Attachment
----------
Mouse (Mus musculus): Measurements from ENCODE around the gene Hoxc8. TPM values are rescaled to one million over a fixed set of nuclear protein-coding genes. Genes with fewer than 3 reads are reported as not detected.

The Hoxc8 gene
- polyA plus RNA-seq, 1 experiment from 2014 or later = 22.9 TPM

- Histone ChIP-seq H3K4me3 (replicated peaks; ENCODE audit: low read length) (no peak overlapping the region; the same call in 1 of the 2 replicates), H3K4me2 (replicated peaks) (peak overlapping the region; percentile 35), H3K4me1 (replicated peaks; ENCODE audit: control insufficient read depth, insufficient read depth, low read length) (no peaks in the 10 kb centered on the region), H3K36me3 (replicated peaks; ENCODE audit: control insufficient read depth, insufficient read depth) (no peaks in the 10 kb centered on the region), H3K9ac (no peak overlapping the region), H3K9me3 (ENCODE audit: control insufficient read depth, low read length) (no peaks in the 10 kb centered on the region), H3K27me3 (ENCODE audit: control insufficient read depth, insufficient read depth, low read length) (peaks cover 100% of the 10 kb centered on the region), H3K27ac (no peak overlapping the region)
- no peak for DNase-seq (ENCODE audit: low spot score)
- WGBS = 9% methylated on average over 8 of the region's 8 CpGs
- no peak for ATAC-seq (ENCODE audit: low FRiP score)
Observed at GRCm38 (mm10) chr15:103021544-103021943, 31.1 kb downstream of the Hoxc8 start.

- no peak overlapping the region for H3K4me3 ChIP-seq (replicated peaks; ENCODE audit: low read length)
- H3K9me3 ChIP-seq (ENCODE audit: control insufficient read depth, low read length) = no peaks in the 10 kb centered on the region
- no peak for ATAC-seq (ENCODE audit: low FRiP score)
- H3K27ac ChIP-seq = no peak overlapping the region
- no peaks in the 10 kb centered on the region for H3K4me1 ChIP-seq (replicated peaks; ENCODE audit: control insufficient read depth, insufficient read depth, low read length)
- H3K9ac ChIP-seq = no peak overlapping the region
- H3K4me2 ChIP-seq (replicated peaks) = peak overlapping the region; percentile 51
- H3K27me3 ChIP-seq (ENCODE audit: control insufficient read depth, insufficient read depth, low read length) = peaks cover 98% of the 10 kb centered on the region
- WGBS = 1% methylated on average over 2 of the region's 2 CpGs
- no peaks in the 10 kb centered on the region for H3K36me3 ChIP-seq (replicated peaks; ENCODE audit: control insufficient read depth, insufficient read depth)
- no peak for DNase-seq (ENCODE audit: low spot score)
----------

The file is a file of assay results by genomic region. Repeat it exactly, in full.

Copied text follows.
Mouse (Mus musculus): Measurements from ENCODE around the gene Hoxc8. TPM values are rescaled to one million over a fixed set of nuclear protein-coding genes. Genes with fewer than 3 reads are reported as not detected.

The Hoxc8 gene
- polyA plus RNA-seq, 1 experiment from 2014 or later = 22.9 TPM

- Histone ChIP-seq H3K4me3 (replicated peaks; ENCODE audit: low read length) (no peak overlapping the region; the same call in 1 of the 2 replicates), H3K4me2 (replicated peaks) (peak overlapping the region; percentile 35), H3K4me1 (replicated peaks; ENCODE audit: control insufficient read depth, insufficient read depth, low read length) (no peaks in the 10 kb centered on the region), H3K36me3 (replicated peaks; ENCODE audit: control insufficient read depth, insufficient read depth) (no peaks in the 10 kb centered on the region), H3K9ac (no peak overlapping the region), H3K9me3 (ENCODE audit: control insufficient read depth, low read length) (no peaks in the 10 kb centered on the region), H3K27me3 (ENCODE audit: control insufficient read depth, insufficient read depth, low read length) (peaks cover 100% of the 10 kb centered on the region), H3K27ac (no peak overlapping the region)
- no peak for DNase-seq (ENCODE audit: low spot score)
- WGBS = 9% methylated on average over 8 of the region's 8 CpGs
- no peak for ATAC-seq (ENCODE audit: low FRiP score)
Observed at GRCm38 (mm10) chr15:103021544-103021943, 31.1 kb downstream of the Hoxc8 start.

- no peak overlapping the region for H3K4me3 ChIP-seq (replicated peaks; ENCODE audit: low read length)
- H3K9me3 ChIP-seq (ENCODE audit: control insufficient read depth, low read length) = no peaks in the 10 kb centered on the region
- no peak for ATAC-seq (ENCODE audit: low FRiP score)
- H3K27ac ChIP-seq = no peak overlapping the region
- no peaks in the 10 kb centered on the region for H3K4me1 ChIP-seq (replicated peaks; ENCODE audit: control insufficient read depth, insufficient read depth, low read length)
- H3K9ac ChIP-seq = no peak overlapping the region
- H3K4me2 ChIP-seq (replicated peaks) = peak overlapping the region; percentile 51
- H3K27me3 ChIP-seq (ENCODE audit: control insufficient read depth, insufficient read depth, low read length) = peaks cover 98% of the 10 kb centered on the region
- WGBS = 1% methylated on average over 2 of the region's 2 CpGs
- no peaks in the 10 kb centered on the region for H3K36me3 ChIP-seq (replicated peaks; ENCODE audit: control insufficient read depth, insufficient read depth)
- no peak for DNase-seq (ENCODE audit: low spot score)